Figure 4: Nazi propaganda based in the appeal to fear. The opponents of the Nazi regime led by A. Hitler (represented by their symbols in the interior of the image obtained in the microscope - white circle) are compared to disease carrying microbes. “Star of David” - symbol of Jewish identity. Remember that A. Hitler and the Nazis attempted to exterminate the Jewish people.

Appeal to prejudice: Using loaded or emotive terms to attach value or moral goodness to believing the proposition. Bandwagon: Bandwagon and "inevitable-victory" appeals attempt to persuade the target audience to join in and take the course of action that "everyone else is taking." Inevitable victory: invites those not already on the bandwagon to join those already on the road to certain victory. Those already or at least partially on the bandwagon are reassured that staying aboard is their best course of action. Join the crowd: This technique reinforces people's natural desire to be on the winning side. This technique is used to convince the audience that a program is an expression of an irresistible mass movement and that it is in their best interest to join. Glittering Generalities: Glittering generalities are intensely emotionally appealing words so closely associated with highly valued concepts and beliefs that they carry conviction without supporting information or reason. They appeal to such emotions as love of country, home; desire for peace, freedom, glory, honor, etc. They ask for approval without examination of the reason. Though the words and phrases are vague and suggest different things to different people,

their connotation is always favorable: "The concepts and programs of the propagandist are always good, desirable, virtuous." Generalities may gain or lose effectiveness with changes in conditions. They must, therefore, be responsive to current conditions. Phrases which called up pleasant associations at one time may evoke unpleasant or unfavorable connotations at another, particularly if their frame of reference has been altered. Vagueness: Generalities are deliberately vague so that the audience may supply its own interpretations. The intention is to move the audience by use of undefined phrases, without analyzing their validity or attempting to determine their reasonableness or application.
http://en.wikipedia.org/wiki/Propaganda "Appendix I: PSYOP Techniques" from "Psychological Operations Field Manual No.33-1" published by Headquarters; Department of the Army, in Washington DC, on 31 August 1979

2.1 What is propaganda?

2.2 Explain using your own words two techniques for generating propaganda.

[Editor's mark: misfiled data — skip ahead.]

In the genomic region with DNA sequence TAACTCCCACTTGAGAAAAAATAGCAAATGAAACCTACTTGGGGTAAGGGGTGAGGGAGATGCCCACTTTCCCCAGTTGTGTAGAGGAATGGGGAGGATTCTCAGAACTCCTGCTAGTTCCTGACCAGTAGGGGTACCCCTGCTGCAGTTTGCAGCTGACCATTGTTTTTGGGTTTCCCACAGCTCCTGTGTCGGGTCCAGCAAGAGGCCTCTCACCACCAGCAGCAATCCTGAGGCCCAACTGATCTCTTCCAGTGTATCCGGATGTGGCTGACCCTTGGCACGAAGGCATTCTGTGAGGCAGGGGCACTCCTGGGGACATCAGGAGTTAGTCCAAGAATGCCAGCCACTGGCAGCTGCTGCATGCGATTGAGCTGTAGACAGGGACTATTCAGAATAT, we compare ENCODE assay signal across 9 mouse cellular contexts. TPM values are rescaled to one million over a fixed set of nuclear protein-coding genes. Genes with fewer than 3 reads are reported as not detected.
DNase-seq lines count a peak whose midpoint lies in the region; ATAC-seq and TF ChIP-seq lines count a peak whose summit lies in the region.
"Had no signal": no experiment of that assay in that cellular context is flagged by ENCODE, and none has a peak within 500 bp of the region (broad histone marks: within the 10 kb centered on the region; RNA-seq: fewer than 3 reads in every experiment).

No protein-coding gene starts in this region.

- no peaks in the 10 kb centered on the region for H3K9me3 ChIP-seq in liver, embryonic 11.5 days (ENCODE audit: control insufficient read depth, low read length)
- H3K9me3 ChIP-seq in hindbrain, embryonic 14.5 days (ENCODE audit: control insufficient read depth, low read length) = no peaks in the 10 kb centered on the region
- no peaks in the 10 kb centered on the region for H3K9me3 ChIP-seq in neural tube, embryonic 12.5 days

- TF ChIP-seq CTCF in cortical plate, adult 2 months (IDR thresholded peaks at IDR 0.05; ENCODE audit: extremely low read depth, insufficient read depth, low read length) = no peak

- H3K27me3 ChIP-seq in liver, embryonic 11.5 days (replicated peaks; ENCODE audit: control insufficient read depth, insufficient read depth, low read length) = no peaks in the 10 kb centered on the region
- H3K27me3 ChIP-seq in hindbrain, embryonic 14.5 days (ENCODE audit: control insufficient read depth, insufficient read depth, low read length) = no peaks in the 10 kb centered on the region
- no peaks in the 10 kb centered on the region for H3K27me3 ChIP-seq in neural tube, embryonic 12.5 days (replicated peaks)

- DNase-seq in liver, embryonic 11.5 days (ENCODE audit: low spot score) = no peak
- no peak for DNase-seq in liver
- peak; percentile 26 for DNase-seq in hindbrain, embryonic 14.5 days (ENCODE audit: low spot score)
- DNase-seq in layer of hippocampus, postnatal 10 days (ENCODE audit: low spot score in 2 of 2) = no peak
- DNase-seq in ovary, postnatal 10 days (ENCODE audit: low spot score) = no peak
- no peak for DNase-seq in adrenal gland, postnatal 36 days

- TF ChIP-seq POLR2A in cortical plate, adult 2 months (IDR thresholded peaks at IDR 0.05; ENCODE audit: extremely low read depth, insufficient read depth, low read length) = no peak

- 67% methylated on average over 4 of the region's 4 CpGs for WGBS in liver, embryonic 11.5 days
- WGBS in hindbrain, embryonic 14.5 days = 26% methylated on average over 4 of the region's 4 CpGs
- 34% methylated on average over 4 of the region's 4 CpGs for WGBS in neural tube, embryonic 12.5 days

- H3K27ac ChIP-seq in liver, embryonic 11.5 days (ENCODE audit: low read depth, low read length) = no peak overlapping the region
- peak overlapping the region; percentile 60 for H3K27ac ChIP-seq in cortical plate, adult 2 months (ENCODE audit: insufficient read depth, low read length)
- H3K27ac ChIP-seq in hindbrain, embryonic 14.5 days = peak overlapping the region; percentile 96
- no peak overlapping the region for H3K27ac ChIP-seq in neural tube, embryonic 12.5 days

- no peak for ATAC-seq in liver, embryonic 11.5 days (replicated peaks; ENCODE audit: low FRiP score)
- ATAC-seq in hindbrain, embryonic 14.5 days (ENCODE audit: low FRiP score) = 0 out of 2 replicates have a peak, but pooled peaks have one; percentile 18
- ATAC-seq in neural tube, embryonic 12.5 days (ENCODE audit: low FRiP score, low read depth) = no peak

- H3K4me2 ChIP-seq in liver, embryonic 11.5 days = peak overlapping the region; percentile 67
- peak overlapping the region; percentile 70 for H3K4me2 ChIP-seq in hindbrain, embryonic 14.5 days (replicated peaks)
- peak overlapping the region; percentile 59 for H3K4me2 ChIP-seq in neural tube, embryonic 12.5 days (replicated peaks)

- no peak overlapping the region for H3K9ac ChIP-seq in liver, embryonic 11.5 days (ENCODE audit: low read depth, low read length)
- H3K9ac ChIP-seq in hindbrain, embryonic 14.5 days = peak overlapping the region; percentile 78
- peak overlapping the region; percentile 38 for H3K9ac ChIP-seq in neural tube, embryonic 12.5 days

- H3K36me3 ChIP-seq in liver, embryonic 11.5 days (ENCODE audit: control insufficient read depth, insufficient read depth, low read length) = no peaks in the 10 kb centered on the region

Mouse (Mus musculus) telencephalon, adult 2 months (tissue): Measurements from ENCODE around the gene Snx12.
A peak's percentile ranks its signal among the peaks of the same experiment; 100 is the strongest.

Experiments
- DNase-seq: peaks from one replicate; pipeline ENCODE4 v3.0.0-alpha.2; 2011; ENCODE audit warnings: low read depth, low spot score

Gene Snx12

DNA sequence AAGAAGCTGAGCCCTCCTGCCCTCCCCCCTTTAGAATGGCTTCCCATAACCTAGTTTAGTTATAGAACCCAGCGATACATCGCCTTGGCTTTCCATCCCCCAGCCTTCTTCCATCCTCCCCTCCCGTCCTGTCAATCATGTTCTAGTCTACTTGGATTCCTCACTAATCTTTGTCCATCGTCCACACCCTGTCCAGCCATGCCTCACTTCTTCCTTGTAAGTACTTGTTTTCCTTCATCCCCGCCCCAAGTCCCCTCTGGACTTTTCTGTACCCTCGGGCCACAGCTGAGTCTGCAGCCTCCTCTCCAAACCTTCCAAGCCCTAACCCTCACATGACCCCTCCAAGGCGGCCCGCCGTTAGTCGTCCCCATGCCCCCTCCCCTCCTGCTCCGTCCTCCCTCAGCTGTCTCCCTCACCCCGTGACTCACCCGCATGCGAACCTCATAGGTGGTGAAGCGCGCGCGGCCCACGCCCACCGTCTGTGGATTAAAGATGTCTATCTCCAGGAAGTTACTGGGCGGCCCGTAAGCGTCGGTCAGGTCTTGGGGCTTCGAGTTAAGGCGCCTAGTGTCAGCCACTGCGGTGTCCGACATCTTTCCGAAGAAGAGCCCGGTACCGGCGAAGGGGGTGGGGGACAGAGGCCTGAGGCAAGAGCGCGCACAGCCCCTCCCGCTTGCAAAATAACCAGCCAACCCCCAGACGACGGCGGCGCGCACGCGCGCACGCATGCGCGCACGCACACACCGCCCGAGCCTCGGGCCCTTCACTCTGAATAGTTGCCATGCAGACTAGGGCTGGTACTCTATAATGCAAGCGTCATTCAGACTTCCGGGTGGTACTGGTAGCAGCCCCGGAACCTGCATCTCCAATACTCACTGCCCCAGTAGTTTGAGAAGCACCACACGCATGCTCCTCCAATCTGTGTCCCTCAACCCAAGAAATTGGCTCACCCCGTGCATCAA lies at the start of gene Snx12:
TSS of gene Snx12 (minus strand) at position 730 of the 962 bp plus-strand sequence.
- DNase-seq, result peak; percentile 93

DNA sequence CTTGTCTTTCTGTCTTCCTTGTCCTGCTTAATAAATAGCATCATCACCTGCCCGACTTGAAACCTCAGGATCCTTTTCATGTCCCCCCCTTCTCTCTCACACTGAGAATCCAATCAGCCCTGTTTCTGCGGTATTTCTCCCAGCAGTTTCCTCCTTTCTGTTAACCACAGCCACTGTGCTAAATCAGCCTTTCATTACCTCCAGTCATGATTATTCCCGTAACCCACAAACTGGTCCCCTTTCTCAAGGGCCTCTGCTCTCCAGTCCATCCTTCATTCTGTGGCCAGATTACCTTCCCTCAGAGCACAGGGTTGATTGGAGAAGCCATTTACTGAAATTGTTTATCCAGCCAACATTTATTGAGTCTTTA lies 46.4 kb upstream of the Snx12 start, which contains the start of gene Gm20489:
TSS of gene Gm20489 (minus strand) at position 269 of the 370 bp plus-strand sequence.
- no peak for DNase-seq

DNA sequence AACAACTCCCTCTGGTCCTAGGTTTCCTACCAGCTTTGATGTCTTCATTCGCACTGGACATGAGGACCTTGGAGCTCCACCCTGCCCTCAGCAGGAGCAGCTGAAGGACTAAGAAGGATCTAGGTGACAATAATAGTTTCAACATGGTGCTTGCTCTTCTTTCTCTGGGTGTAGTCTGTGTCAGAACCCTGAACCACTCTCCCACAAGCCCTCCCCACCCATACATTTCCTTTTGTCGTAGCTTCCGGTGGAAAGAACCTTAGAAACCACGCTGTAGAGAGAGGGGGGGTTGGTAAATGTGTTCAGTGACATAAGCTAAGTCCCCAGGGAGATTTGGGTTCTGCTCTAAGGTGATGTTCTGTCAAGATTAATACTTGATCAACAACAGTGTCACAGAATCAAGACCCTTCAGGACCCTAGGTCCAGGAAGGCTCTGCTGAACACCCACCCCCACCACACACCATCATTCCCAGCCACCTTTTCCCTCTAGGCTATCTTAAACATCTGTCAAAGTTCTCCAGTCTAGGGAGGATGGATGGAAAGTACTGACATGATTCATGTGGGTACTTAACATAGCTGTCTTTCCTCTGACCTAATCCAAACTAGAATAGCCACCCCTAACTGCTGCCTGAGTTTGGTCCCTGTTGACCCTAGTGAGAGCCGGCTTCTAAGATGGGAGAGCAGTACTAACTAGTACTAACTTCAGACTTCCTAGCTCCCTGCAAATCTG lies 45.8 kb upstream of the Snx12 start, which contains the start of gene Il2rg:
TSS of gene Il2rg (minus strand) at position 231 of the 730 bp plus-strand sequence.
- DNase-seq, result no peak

2.3 The techniques of propaganda are constantly used in political campaigns. For example in the Obama presidential campaign certain key slogans (A slogan is a memorable motto or phrase used in a political, commercial, religious and other context as a repetitive expression of an idea or purpose 1) were used such as: YES WE CAN; CHANGE WE CAN BELIEVE IN. What propaganda techniques were used in those slogans? Justify.
1-http://en.wikipedia.org/wiki/Slogan

2.4 “Children, as might be expected, are highly susceptible to propaganda. They are ignorant of the world and its ways, and therefore completely unsuspecting. Their critical faculties are undeveloped. The youngest of them have not yet reached the age of reason and the older ones lack the experience on which their new-found rationality can effectively work.”
http://www.huxley.net/bnw-revisited/index.html#thearts

2.4.1 Why are children more susceptible to propaganda?

2.4.2 Give examples from your daily life where you were influenced by propaganda.

2.5 In his important book “Propaganda” (1928) Edward Bernays wrote: “We are governed, our minds are molded, our tastes formed, our ideas suggested, largely by men we have never heard of.”
http://en.wikiquote.org/wiki/Edward_Bernays

This sentence is still accurate despite being written more than 80 years ago. 2.5.1 Comment the sentence based in what you have learned about propaganda.

2.5.2 Who are the “…men we have never heard of.”?

3. Recently there has been an increase in the commercial and governmental use of RFID (Radio Frequency Identification) technology 1: “An RFID system involves the communication of digital data from an RFID chip or tag to a reader through radio waves. It is similar to a Universal Product Code (UPC) system in which a barcode holds information that can be read by an infrared scan. Unlike the barcode, RFID differs in its method of transmission and therefore does not require a direct line of sight. Although the technology is still fairly new, its future uses could be extremely far-reaching. RFID systems are already being employed in various government and commercial contexts to track people and their movements, farm animals, and commercial products as they make their way from manufacturer to consumer.”
1-http://www.bu.edu/law/central/jd/organizations/journals/bulr/volume86n2/documents/DALALv2.pdf